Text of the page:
• U.S.

Contributors: Mar. 18, 1996

3 minute read

JAMES STEWART knows all about peeling back layers of mystery and complexity. He was a Pulitzer-prizewinning reporter and front-page editor at the Wall Street Journal, where he supervised many investigative stories. Stewart’s last book was Den of Thieves, a gripping account of the 1980s Wall Street insider-trading scandals. Two years ago, he began peering through the aura of scandal that continues to surround the Clinton White House. The result is a new book, Blood Sport, which is to be published this week and is excerpted exclusively in this issue.

Stewart spent months in Arkansas, Washington and California, tracking down confidential documents and firsthand participants. With the help of researchers Anne Farris and David Kirkpatrick, he has written a groundbreaking, definitive account of the Whitewater and Vincent Foster affairs.

Anyone looking for evidence that might indict Bill or Hillary Clinton will be disappointed. But Stewart does succeed in painting a portrait of how the President’s men and their critics have repeatedly shaded, covered up and manipulated the truth to further their various political ends. It adds up to a vivid profile of America’s political culture. Though the saga is not pretty, it has at least one redeeming quality. Slowly but surely, Stewart points out, the truth has emerged. “I hope eventually people will come to realize the futility of dissembling,” he says.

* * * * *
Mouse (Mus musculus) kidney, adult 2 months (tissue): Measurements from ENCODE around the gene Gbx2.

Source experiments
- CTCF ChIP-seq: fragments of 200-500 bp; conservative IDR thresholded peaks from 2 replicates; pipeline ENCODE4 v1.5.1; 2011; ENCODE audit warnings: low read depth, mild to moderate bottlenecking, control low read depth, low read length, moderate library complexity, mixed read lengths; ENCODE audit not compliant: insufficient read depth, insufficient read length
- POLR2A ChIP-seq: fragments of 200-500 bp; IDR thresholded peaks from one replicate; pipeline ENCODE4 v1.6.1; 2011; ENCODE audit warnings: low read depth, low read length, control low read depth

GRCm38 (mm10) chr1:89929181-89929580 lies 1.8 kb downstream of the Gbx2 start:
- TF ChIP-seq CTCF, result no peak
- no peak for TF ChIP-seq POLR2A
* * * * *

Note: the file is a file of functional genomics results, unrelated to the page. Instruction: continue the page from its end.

JOSHUA COOPER RAMO holds a diverse portfolio. Not only does he edit TIME DIGITAL, our magazine within a magazine–which is sent to more than one third of our world-wide subscribers–but he oversees all our electronic publications as well. TIME was the first newsweekly to publish an online edition, launching TIME Online 3 1/2 years ago, and our World Wide Website, Pathfinder, one year later. But as our readers on America Online know, we’ve been off-line for the past three months. This week we are back, with a new venue and a new look.

The TIME News Center on CompuServe will offer much more than the contents of this magazine. It will be CompuServe’s primary gateway for news and current affairs, merging wire-service coverage of breaking news with headline stories updated and enhanced round-the-clock by TIME’s correspondents. There will also be forums where subscribers can mix it up with TIME staff members, and online press conferences with celebrities, scientists, politicians, authors, government officials and other newsmakers. (To order a CompuServe starter kit, call 1-800-621-1258.)

Managing what he calls “this rich trove of cyberspace resources” is second nature for Ramo, a journalist and cybersurfer who put Newsweek on Prodigy 18 months ago. Josh, it should be noted, is something of a prodigy himself. At 27, he is the youngest senior editor in TIME’s history.

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